News from National -- Current
5/10/2002 8:31:17 AM
Design Expert: Richard Longworth
Interview by S.
This week, Stephen Ibaraki, I.S.P., has an
exclusive interview with Richard Longworth, a world-level leading expert on
systems design and senior faculty for a BC-based college.
Richard recently received notification that his paper has been accepted for CIPS's
World Computer Congress to be held in Montreal in August. This is quite an
honour which prompted this interview where Stephen asks about his paper and
his views on IT.
Q: Richard, thank you for agreeing to this interview.
A: I am delighted and thank you for the opportunity Stephen
Q: Richard, you are a widely respected educator and a noted systems analyst.
How did you get into the computing field and what made you decide to enter
A: I had a number of jobs when I left high school in Montreal but realized
the importance of further education. I completed both my undergraduate and
postgraduate degrees while working full-time. I tried high school teaching
for a while, which I didn’t enjoy, then joined Pratt & Whitney Aircraft
for many enjoyable years programming in Fortran on a CDC mainframe. In 1980 I
was offered a job with B.C. Tel (Telus today) as a systems analyst. If you
recall, the early ‘80s were the years of high mortgage rates. I took a
part-time teaching job at a North Vancouver college, initially to make ends
meet. It turned out to be the best decision of my life. At the college I was
a part-time instructor of Math and structured systems. Eventually I was
offered a full-time position; regrettably I left behind many friends and
wonderful memories of B.C. Tel. My ambition though had come true, teaching
and working in the computer field. I still look forward to every new day and
I can’t envision the day when I will tire of teaching.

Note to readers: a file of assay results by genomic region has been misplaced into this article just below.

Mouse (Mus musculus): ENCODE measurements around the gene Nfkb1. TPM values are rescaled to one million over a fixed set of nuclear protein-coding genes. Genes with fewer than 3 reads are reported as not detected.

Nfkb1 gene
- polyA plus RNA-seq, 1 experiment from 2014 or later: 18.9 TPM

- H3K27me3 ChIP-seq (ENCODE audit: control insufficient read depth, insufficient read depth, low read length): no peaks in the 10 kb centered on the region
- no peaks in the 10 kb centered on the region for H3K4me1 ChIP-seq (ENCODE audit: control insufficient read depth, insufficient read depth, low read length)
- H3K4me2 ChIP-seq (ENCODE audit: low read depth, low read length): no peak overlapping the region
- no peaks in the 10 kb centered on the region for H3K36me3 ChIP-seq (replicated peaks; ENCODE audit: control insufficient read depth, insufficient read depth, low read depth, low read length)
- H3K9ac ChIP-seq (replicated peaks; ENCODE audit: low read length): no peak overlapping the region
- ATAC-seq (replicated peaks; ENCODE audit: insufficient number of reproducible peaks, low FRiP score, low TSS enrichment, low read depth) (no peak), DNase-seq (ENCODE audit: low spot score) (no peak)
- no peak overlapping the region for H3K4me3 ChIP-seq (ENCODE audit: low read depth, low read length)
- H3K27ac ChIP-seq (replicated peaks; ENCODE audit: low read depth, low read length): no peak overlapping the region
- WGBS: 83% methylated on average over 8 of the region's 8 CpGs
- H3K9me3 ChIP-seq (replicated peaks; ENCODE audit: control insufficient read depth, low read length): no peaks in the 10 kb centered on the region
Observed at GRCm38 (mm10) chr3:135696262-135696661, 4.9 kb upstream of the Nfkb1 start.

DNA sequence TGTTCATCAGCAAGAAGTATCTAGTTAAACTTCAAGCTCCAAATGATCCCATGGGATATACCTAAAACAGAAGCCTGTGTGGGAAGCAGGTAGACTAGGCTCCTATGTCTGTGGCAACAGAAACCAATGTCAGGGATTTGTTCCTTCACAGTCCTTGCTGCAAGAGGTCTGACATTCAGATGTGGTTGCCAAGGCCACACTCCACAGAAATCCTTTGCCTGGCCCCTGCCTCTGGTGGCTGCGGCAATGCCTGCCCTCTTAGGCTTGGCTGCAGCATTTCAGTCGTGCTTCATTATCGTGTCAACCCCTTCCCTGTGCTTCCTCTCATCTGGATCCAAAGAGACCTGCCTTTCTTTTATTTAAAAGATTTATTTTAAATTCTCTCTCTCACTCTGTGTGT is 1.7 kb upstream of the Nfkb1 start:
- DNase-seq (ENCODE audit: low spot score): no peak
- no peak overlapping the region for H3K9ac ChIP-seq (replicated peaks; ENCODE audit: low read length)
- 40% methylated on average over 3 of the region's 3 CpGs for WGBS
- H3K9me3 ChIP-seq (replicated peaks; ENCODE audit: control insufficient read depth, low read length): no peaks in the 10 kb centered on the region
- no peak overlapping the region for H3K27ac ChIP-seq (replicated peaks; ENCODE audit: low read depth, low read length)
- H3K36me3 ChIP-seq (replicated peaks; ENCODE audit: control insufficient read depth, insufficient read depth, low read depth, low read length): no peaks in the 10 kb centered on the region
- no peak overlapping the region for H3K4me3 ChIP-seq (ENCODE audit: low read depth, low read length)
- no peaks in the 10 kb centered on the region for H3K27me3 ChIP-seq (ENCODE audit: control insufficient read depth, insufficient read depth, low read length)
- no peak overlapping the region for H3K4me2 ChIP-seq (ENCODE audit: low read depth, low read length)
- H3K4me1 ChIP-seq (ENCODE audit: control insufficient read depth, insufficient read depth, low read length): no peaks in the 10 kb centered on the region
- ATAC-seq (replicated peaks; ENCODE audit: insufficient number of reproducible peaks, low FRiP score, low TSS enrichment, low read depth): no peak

Q: Due to your widely acknowledged expertise, I understand you were asked to
do two worldwide broadcasts on UML. Can you tell us more about UML?
A: I have spent a number of years working with the latest modeling tool UML.
In my opinion it is by far the most comprehensive software engineering tool
available, particularly for object-oriented systems. As an instructor I have
given workshops, wrote articles and researched the UML. As a director of a
company working with .NET I have designed systems using the UML. In every
case with resounding success. I believe future analysts need to include UML
into their repertoire. I am such a strong advocator that I have written a
number of articles on the UML, including one that was released in a CIPS
Newsletter; applied the modeling diagrams in a system life cycle project;
adopted a hybrid methodology that I apply to all projects; and just recently
been asked to do two world webcasts on the “Essential of the UML,” and
“Putting the UML into Practise.”
Q: Richard, I would like to make use of your internationally recognized
knowledge and long history working in IT. For those contemplating new IT
technologies, which areas would you recommend for them to pursue? What do you
A: Stephen I really believe with vision, new IT entries can be their own
master of the future. I believe the difficulties that IT encountered over the
last few years are behind us. There is no limit if we use our creativity and
imagination – each one of us has the possibility of becoming another Bill
I would be remiss though if I avoided specifics. I will characterize the
answer based on my own field since I firmly believe every area of interest
has “hot spots.” As you realize, I thoroughly enjoy database processing
whether it is in a multi-user environment or a web application, I see it as
the future trend. I believe new entries in IT should seriously consider all
aspects of database processing from the backend, the middle and presentation
tier in materializing the data. There is so much excitement in my field:
[Microsoft’s .NET] My Services, data warehousing, XML, OLAP cubes, web
services, data migration. And any spin-offs including security, outsourcing
of the management of data etc.
Q: CIPS is hosting the 2002 IFIP World Computer Congress. It’s quite an
honour, and a highly selective process to be asked to present at the
congress. Can you describe your involvement?
A: I am thrilled to be involved with the World Computer Congress in Montreal.